My name is Chelsea and I am a sophomore at Eastern University. I am a psychology major and I really just love people; meeting new people, learning about where they come from, and hearing what all they have to say. I am a volunteer leader with Young Life (a ministry for high school kids) in the area and currently lead at Conestoga, mostly just building friendships, hanging out, planning fun things to do and having...
My name is Chelsea and I am a sophomore at Eastern University. I am a psychology major and I really just love people; meeting new people, learning about where they come from, and hearing what all they have to say. I am a volunteer leader with Young Life (a ministry for high school kids) in the area and currently lead at Conestoga, mostly just building friendships, hanging out, planning fun things to do and having good conversations with high school girls. I have also recently gotten a job as an official "caretaker" with a business devoted to caring for and meeting the needs of the members of the elderly community who have lost a lot of their faculties and who could use some help or even just companionship during the day.
As far as past childcare experience, I have really always been one to get excited about taking on more "mom" responsibilities wherever there were younger kids around. I have been babysitting frequently, here and there, since I was probably 10 or 11 years old and in more recent years, I have had the opportunity to hold a few different care-taking positions. In 2008, from the summer leading into my sophomore year of high school to the spring of my junior year, I worked at a daycare called where I would, many times on my own (while the owner was only a room away, of course), be responsible for entertaining and caring for 10-20 kids with ages ranging from about 1 to 7 years. I would prepare their "play space", making sure everything was clean and safe before we would open, and then for as many hours as the kids were signed up to hang out with us, I'd just continuously rotate intervals of play-time, snack-time, diaper-checking time, story-time and so on.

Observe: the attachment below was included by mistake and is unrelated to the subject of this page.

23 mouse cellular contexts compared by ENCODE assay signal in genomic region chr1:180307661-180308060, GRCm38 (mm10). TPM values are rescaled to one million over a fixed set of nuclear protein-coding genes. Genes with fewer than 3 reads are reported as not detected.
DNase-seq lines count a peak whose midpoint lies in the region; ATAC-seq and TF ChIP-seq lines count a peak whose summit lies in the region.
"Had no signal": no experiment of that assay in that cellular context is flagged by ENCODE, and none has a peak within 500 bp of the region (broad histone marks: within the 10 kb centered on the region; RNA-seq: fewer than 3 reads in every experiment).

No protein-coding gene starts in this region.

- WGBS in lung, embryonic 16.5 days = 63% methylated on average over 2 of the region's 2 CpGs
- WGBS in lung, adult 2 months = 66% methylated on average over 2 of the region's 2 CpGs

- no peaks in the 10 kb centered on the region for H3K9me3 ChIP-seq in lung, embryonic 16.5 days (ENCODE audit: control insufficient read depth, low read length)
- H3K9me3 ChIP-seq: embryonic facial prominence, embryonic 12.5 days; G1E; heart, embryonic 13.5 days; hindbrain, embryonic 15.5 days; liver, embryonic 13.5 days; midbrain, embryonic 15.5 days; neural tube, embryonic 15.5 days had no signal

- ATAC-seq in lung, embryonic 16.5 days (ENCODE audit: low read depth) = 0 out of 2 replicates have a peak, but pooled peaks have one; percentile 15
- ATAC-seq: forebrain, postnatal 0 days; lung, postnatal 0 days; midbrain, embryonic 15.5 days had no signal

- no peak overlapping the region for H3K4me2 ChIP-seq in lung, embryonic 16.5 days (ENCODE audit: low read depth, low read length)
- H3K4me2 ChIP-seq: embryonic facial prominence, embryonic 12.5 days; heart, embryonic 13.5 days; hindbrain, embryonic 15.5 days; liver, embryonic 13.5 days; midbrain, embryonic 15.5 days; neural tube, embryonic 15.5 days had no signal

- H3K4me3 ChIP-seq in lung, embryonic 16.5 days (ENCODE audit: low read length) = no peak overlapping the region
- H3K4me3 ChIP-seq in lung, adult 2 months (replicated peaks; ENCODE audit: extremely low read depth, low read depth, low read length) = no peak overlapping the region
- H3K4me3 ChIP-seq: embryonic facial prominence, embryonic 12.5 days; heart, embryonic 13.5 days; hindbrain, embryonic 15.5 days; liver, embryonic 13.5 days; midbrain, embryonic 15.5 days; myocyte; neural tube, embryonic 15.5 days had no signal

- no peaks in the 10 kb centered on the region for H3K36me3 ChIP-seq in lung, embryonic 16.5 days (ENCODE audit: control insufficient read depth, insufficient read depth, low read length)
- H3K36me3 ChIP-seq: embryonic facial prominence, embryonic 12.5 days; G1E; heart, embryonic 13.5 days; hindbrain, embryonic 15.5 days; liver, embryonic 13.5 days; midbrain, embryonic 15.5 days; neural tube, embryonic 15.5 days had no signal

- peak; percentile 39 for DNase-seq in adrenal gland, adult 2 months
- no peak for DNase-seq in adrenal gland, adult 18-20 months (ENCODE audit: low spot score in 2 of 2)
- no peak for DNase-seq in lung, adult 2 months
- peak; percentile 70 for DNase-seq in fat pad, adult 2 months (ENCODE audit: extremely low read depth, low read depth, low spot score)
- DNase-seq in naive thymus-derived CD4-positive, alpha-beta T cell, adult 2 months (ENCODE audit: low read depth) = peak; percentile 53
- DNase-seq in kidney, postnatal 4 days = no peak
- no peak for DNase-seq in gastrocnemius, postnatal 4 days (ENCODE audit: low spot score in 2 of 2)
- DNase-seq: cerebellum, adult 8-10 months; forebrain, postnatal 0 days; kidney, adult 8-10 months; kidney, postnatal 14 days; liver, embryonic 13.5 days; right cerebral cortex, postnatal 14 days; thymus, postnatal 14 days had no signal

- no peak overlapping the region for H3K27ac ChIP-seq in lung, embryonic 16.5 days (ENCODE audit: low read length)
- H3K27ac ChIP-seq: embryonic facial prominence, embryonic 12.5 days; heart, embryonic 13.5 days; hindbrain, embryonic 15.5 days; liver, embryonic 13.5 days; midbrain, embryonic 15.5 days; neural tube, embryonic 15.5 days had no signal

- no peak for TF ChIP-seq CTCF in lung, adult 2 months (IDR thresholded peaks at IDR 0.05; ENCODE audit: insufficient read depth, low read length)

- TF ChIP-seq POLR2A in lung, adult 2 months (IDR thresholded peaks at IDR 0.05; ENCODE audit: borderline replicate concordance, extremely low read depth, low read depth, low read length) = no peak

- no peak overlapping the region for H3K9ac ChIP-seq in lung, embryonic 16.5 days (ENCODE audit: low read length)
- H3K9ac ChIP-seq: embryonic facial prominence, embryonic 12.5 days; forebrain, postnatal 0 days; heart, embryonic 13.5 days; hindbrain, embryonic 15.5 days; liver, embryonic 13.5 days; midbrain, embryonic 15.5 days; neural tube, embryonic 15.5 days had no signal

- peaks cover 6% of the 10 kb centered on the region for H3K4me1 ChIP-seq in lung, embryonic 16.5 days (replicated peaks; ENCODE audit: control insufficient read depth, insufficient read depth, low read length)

When the daycare unfortunately went out of business in 2010, I spent more time doing more regular babysitting jobs, mostly with kids of about 5-11 years.
Both the summer of my junior year and of my senior year, I was a nanny for 2 precious, extremely lively and energetic girls, one age 4-5 the other age 8-9. I would usually either sleepover at the house (as their older sister happened to be one of my closest friends) or arrive early enough to prepare breakfast before the girls woke up and then we'd spend the day going to the pool, playing outside, making crafts or playing dress-up as well as running any errands that their mom needed me to complete during the day. It was so much fun to have so much time and freedom with the girls; I always had a blast just planning and then going and doing different fun things with them and making their lunches and breakfasts every day.
Also, during the fall and spring of my senior year, I held a nanny position with a family, watching their 3 boys, aged 8, 11 and 13, a couple days per week. It was definitely a new experience for me to watch 3 older, extremely athletic boys as I realized that I had become very used to spending my physically active time babysitting pretending to be mermaids in the pool or putting on plays with stuffed animals, but the boys were great and they went easy on me. It just became the known joke that before every game we played, the boys would have to wrestle or something to compete to see who would get stuck with Chelsea on their team.
Although, as you can see, I have not had many regular jobs with children under the age of 1, I am still quite the baby fanatic and do have some experience with infants and toddlers from various volunteer positions with my Church, helping to watch, change, feed, play with and care for babies in the nursery or little, little ones in Sunday School classes.